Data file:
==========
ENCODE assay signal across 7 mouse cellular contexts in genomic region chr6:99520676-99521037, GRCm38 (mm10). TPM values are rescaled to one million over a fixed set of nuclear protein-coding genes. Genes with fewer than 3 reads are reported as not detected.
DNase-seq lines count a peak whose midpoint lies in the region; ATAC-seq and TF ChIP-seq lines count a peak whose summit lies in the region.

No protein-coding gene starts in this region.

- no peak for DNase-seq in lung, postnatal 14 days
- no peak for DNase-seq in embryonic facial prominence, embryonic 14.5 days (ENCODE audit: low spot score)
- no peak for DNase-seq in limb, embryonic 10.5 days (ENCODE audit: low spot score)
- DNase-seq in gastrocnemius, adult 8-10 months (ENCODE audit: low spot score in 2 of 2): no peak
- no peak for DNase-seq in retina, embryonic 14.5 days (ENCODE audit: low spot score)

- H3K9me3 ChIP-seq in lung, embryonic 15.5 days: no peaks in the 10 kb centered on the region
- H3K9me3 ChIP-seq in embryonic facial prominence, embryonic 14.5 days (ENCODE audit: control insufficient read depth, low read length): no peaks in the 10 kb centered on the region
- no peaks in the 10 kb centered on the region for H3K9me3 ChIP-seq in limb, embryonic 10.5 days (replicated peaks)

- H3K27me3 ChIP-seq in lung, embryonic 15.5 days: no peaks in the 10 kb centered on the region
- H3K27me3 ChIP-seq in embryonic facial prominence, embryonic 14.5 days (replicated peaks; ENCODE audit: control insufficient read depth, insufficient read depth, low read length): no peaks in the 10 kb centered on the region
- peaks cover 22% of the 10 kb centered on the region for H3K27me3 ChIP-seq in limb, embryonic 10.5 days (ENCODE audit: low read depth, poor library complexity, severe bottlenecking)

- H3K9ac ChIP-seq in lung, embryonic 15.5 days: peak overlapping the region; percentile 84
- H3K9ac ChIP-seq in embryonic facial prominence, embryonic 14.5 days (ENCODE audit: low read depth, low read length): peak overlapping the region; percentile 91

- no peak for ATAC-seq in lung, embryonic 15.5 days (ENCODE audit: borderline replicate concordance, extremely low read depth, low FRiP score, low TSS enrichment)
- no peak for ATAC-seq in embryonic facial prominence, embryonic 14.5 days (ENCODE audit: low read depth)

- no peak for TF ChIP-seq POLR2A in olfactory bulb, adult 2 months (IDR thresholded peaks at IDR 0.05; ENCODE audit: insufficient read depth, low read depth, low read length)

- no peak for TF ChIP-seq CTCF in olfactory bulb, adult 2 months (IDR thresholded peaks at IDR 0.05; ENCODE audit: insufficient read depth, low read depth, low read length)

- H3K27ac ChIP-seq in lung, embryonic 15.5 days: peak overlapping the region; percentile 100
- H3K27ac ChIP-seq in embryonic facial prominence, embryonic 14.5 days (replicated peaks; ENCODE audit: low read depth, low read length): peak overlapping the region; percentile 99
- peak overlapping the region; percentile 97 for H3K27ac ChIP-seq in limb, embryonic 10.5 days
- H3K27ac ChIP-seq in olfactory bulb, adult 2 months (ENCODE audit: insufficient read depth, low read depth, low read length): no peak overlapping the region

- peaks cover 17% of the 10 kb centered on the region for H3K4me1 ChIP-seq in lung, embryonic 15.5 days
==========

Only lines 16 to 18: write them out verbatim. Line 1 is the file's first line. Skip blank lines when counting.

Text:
- H3K9ac ChIP-seq in embryonic facial prominence, embryonic 14.5 days (ENCODE audit: low read depth, low read length): peak overlapping the region; percentile 91

- no peak for ATAC-seq in lung, embryonic 15.5 days (ENCODE audit: borderline replicate concordance, extremely low read depth, low FRiP score, low TSS enrichment)
- no peak for ATAC-seq in embryonic facial prominence, embryonic 14.5 days (ENCODE audit: low read depth)